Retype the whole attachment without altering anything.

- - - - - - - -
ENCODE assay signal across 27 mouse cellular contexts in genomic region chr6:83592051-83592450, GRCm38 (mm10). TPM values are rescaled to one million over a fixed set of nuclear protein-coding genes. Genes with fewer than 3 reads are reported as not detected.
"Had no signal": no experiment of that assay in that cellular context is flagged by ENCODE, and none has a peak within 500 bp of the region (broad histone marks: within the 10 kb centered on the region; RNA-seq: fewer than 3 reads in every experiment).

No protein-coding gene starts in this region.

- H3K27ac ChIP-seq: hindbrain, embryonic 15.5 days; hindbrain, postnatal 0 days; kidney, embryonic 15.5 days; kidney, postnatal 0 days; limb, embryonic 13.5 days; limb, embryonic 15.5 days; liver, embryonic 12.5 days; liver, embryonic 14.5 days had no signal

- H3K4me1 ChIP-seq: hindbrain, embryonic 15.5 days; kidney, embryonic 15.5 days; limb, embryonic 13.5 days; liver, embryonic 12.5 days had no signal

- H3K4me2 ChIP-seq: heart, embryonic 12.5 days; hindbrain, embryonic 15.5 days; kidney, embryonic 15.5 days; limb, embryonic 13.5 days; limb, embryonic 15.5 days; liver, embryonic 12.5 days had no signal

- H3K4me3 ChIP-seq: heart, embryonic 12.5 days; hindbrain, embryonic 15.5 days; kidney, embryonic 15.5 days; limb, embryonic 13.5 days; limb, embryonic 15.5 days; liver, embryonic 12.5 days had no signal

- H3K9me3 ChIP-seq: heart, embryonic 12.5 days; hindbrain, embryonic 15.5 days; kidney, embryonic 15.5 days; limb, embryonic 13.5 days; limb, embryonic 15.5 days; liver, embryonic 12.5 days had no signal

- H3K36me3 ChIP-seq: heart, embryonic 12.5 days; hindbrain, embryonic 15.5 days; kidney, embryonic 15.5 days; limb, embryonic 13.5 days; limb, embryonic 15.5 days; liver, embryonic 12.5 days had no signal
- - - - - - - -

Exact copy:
ENCODE assay signal across 27 mouse cellular contexts in genomic region chr6:83592051-83592450, GRCm38 (mm10). TPM values are rescaled to one million over a fixed set of nuclear protein-coding genes. Genes with fewer than 3 reads are reported as not detected.
"Had no signal": no experiment of that assay in that cellular context is flagged by ENCODE, and none has a peak within 500 bp of the region (broad histone marks: within the 10 kb centered on the region; RNA-seq: fewer than 3 reads in every experiment).

No protein-coding gene starts in this region.

- H3K27ac ChIP-seq: hindbrain, embryonic 15.5 days; hindbrain, postnatal 0 days; kidney, embryonic 15.5 days; kidney, postnatal 0 days; limb, embryonic 13.5 days; limb, embryonic 15.5 days; liver, embryonic 12.5 days; liver, embryonic 14.5 days had no signal

- H3K4me1 ChIP-seq: hindbrain, embryonic 15.5 days; kidney, embryonic 15.5 days; limb, embryonic 13.5 days; liver, embryonic 12.5 days had no signal

- H3K4me2 ChIP-seq: heart, embryonic 12.5 days; hindbrain, embryonic 15.5 days; kidney, embryonic 15.5 days; limb, embryonic 13.5 days; limb, embryonic 15.5 days; liver, embryonic 12.5 days had no signal

- H3K4me3 ChIP-seq: heart, embryonic 12.5 days; hindbrain, embryonic 15.5 days; kidney, embryonic 15.5 days; limb, embryonic 13.5 days; limb, embryonic 15.5 days; liver, embryonic 12.5 days had no signal

- H3K9me3 ChIP-seq: heart, embryonic 12.5 days; hindbrain, embryonic 15.5 days; kidney, embryonic 15.5 days; limb, embryonic 13.5 days; limb, embryonic 15.5 days; liver, embryonic 12.5 days had no signal

- H3K36me3 ChIP-seq: heart, embryonic 12.5 days; hindbrain, embryonic 15.5 days; kidney, embryonic 15.5 days; limb, embryonic 13.5 days; limb, embryonic 15.5 days; liver, embryonic 12.5 days had no signal